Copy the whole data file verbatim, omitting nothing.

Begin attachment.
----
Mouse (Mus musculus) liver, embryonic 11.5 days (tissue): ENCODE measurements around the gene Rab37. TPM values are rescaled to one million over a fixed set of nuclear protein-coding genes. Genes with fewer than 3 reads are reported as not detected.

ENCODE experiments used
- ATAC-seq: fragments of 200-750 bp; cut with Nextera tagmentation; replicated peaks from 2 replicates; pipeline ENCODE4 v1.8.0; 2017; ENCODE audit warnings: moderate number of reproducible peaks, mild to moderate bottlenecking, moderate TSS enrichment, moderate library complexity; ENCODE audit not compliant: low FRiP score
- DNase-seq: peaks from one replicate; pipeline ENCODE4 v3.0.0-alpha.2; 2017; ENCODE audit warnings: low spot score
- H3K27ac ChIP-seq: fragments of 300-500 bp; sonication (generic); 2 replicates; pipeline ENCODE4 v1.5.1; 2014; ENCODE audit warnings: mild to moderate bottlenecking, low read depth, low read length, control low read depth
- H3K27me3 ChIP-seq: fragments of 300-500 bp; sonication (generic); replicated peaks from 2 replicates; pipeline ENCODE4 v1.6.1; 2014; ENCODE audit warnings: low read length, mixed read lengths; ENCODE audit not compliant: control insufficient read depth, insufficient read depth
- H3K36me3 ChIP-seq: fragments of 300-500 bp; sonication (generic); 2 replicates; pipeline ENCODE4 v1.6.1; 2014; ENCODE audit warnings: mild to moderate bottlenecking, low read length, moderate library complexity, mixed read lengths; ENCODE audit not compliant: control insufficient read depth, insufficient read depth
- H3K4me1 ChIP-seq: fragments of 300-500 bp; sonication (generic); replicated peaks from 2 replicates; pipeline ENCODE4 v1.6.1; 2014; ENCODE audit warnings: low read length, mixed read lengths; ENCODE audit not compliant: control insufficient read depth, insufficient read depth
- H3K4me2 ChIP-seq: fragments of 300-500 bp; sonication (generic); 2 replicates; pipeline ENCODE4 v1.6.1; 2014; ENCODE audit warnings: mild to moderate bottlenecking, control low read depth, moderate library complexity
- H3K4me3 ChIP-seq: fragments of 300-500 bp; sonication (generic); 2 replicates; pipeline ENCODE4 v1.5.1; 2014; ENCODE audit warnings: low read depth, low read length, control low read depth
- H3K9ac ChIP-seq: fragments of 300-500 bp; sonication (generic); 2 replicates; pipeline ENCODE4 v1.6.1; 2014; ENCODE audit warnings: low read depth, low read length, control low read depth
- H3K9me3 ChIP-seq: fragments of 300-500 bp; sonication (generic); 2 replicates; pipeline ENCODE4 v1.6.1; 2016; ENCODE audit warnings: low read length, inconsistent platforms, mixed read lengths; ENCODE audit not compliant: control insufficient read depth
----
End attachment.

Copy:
Mouse (Mus musculus) liver, embryonic 11.5 days (tissue): ENCODE measurements around the gene Rab37. TPM values are rescaled to one million over a fixed set of nuclear protein-coding genes. Genes with fewer than 3 reads are reported as not detected.

ENCODE experiments used
- ATAC-seq: fragments of 200-750 bp; cut with Nextera tagmentation; replicated peaks from 2 replicates; pipeline ENCODE4 v1.8.0; 2017; ENCODE audit warnings: moderate number of reproducible peaks, mild to moderate bottlenecking, moderate TSS enrichment, moderate library complexity; ENCODE audit not compliant: low FRiP score
- DNase-seq: peaks from one replicate; pipeline ENCODE4 v3.0.0-alpha.2; 2017; ENCODE audit warnings: low spot score
- H3K27ac ChIP-seq: fragments of 300-500 bp; sonication (generic); 2 replicates; pipeline ENCODE4 v1.5.1; 2014; ENCODE audit warnings: mild to moderate bottlenecking, low read depth, low read length, control low read depth
- H3K27me3 ChIP-seq: fragments of 300-500 bp; sonication (generic); replicated peaks from 2 replicates; pipeline ENCODE4 v1.6.1; 2014; ENCODE audit warnings: low read length, mixed read lengths; ENCODE audit not compliant: control insufficient read depth, insufficient read depth
- H3K36me3 ChIP-seq: fragments of 300-500 bp; sonication (generic); 2 replicates; pipeline ENCODE4 v1.6.1; 2014; ENCODE audit warnings: mild to moderate bottlenecking, low read length, moderate library complexity, mixed read lengths; ENCODE audit not compliant: control insufficient read depth, insufficient read depth
- H3K4me1 ChIP-seq: fragments of 300-500 bp; sonication (generic); replicated peaks from 2 replicates; pipeline ENCODE4 v1.6.1; 2014; ENCODE audit warnings: low read length, mixed read lengths; ENCODE audit not compliant: control insufficient read depth, insufficient read depth
- H3K4me2 ChIP-seq: fragments of 300-500 bp; sonication (generic); 2 replicates; pipeline ENCODE4 v1.6.1; 2014; ENCODE audit warnings: mild to moderate bottlenecking, control low read depth, moderate library complexity
- H3K4me3 ChIP-seq: fragments of 300-500 bp; sonication (generic); 2 replicates; pipeline ENCODE4 v1.5.1; 2014; ENCODE audit warnings: low read depth, low read length, control low read depth
- H3K9ac ChIP-seq: fragments of 300-500 bp; sonication (generic); 2 replicates; pipeline ENCODE4 v1.6.1; 2014; ENCODE audit warnings: low read depth, low read length, control low read depth
- H3K9me3 ChIP-seq: fragments of 300-500 bp; sonication (generic); 2 replicates; pipeline ENCODE4 v1.6.1; 2016; ENCODE audit warnings: low read length, inconsistent platforms, mixed read lengths; ENCODE audit not compliant: control insufficient read depth